Edward Knight (King's Men)

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Edward Knight (fl. 1613 – 1637) was the prompter (then called the "book-keeper" or "book-holder") of the King's Men, the acting company that performed the plays of William Shakespeare, Ben Jonson, John Fletcher, and other playwrights of Jacobean and Caroline drama.

In English Renaissance theatre, the prompter managed the company's performances, ensuring that they went according to plan; he also supervised and maintained the troupe's dramatic manuscripts, its "playbooks." It was in this sense that the prompter "held" and "kept" the "books" of the company. And when censorship problems arose, the prompter had to resolve them.

Nothing is known of Knight's personal history; he is known only through his professional activities. Prior to his service with the King's Men, he functioned as prompter for a competing company, Prince Charles's Men; he witnessed a contract between Philip Henslowe and the actors in March 1616.[1] After some years with the King's Men, he was apparently regarded as a key member of the company's supporting staff: on 27 December 1624, Sir Henry Herbert, the Master of the Revels, issued a roster of 21 "musicians and other necessary attendants" of the King's Men who could not be arrested or "pressed for soldiers" without the permission of either Herbert or the Lord Chamberlain, then William Herbert, 3rd Earl of Pembroke. Knight's name is first on the list. (The 16th name on the list is Anthony Knight, perhaps a relative.)[2]

Knight prepared the company's play texts for production, adding stage directions, cues for offstage sounds, and other necessary information to turn an author's or scribe's manuscript into a promptbook. Several play manuscripts in Knight's hand survive — for Beggars' Bush, Bonduca, The Faithful Friends, and The Honest Man's Fortune. (Knight's manuscript for Bonduca is not a promptbook but a presentation MS. In the MSS. of both Bonduca and The Fautfhul Friends, Knight leaves gaps because he is transcribing the author's drafts, the "foul papers," and sometimes cannot read the defective texts.)[3] Knight's job of annotating manuscripts for use as promptbooks throws light on practical aspects of the stagecraft of the era, and also the censorship problems that plagued the dramatists and actors. Philip Massinger's authorial MS. of his Believe as You List reveals official censorship in action, and bears notes and revisions in Knight's hand.

(In the Believe as You List MS., Knight marked the actors' entrances three of four lines prior to their first speaking; they needed the time to traverse the large stage of the Globe Theatre.)[4]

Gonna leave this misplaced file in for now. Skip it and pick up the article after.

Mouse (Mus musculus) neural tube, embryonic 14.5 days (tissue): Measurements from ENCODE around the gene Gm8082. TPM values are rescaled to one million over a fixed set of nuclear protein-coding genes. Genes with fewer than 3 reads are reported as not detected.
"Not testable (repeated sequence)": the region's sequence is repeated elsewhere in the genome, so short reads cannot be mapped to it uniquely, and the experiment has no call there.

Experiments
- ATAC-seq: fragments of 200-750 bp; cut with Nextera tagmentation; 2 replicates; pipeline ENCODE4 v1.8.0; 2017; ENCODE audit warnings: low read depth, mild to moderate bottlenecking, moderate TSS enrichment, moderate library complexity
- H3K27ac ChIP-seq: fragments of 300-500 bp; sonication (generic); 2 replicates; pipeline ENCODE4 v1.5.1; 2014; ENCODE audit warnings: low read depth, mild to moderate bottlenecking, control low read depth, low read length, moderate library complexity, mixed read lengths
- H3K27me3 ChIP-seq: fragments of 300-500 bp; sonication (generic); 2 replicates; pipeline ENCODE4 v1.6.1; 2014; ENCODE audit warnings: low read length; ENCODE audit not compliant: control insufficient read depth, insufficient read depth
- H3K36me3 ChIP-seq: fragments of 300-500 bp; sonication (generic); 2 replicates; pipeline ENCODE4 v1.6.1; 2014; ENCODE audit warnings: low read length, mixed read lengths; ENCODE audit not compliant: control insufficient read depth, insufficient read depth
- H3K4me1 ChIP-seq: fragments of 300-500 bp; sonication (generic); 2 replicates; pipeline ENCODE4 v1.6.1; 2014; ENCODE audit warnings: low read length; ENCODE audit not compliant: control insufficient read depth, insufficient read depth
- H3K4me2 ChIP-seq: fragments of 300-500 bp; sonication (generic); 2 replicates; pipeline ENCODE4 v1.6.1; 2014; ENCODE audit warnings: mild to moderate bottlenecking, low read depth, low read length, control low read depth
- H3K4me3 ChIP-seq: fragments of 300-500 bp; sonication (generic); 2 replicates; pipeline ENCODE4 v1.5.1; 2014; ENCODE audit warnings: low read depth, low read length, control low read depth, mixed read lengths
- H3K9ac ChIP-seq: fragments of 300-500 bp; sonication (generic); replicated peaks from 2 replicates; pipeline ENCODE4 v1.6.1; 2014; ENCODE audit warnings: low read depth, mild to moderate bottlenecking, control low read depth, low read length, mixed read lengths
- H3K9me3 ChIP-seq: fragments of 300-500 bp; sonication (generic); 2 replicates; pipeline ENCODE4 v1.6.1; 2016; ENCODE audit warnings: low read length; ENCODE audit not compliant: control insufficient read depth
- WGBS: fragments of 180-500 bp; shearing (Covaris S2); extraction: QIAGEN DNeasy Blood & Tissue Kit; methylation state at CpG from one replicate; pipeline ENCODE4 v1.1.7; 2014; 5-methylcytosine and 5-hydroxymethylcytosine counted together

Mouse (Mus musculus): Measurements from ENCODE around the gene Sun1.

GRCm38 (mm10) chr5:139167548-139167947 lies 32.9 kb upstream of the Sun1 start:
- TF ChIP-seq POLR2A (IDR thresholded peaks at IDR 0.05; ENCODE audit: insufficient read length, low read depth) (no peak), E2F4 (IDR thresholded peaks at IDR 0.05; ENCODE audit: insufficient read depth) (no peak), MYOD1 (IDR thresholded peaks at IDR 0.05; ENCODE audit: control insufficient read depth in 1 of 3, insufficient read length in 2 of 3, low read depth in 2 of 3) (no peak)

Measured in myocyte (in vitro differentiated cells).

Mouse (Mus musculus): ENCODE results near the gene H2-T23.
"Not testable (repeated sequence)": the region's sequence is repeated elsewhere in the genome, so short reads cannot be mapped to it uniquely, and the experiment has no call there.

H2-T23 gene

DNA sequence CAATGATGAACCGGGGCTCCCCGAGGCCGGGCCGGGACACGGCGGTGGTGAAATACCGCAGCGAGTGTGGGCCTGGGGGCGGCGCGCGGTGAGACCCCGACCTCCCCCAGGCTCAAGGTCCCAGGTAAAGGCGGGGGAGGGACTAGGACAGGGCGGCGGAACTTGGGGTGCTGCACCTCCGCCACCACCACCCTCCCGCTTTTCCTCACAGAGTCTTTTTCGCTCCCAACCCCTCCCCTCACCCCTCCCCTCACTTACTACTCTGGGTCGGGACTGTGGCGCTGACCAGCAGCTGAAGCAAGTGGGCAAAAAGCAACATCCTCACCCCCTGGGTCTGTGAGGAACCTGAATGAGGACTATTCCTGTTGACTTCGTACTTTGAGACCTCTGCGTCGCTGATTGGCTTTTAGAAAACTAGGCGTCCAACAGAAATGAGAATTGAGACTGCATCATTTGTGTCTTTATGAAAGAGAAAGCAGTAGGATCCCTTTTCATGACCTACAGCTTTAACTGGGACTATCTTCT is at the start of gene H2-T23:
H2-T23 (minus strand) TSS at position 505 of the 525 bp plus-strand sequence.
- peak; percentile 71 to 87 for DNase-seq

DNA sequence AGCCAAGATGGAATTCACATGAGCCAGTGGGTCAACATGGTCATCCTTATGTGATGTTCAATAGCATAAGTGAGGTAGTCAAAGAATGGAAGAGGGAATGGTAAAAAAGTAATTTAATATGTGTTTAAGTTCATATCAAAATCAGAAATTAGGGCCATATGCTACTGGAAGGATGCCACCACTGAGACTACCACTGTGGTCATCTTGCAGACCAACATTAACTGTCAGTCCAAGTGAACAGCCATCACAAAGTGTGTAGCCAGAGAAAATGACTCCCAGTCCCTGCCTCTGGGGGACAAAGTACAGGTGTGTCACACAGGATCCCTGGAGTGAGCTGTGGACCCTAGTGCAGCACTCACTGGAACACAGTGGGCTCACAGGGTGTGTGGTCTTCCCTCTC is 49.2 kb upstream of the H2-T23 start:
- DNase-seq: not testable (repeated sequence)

A second document from the hand of Sir Henry Herbert, addressed personally to Knight, is especially notable. On 21 October 1633, Herbert returned the MS. of The Woman's Prize to Knight, ordering him to do a better job of removing "oaths, prophaness, and publique ribaldrye", and threatening Knight with consequences if he doesn't do better: "you will answer it at your perill."

Shakespeare scholars have devoted a good measure of attention to the specifics of Knight's practice and his handwriting, looking for insight into the effect Knight may have had on the details of Shakespeare's texts.[5] "The 1634 Quarto of Two Noble Kinsmen, printed from a manuscript which apparently reflects a revival of 1625/6, contains stage directions probably penned by Knight."[6] At the extreme, it has been suggested that Knight was "the virtual editor of the First Folio on behalf of Heminge and Condell."[7]

Two manuscripts in Knight's hand, of The Court Secret by James Shirley and The Country Captain by William Cavendish, 1st Duke of Newcastle, date from the 1638–40 period; they are the last signs of his activity.[8]

(The censored manuscript of the Fletcher/Massinger collaboration Sir John van Olden Barnavelt contains prompter's notes, but they are not in Knight's hand. The King's Men had another prompter in Knight's era, a man named Thomas Vincent; even less is known about Vincent than about Knight.)


  1. Grace Ioppolo, Dramatists and Their Manuscripts in the Age of Shakespeare, Jonson, Middleton, and Heywood, London, Routledge, 2004; p. 76.
  2. F. E. Halliday, A Shakespeare Companion 1564–1964, Baltimore, Penguin, 1964; pp. 268, 391.
  3. Ioppolo, pp. 76, 135.
  4. Andrew Gurr, The Shakespeare Company 1594–1642, Cambridge, Cambridge University Press, 2004; p. 122.
  5. Paul Werstein, "Close Contrivers: Nameless Collaborators in Early Modern London Plays," in: The Elizabethan Theatre XV, C. E. McGee and A. L. Magnusson, eds., Toronto, P. D. Meany, 2002; pp. 3-20.
  6. Stanley Wells, Gary Taylor, John Jowett, William Montgomery, William Shakespeare: A Textual Companion, New York, W.W. Norton, 1997; p. 22.
  7. John Dover Wilson, "A New Way with Shakespeare's Texts: An Introduction for Lay Readers, IV," in: Shakespeare Survey II, Allardyce Nicoll, ed., Cambridge, Cambridge University Press, 1958; p. 82.
  8. Gurr, p. 121.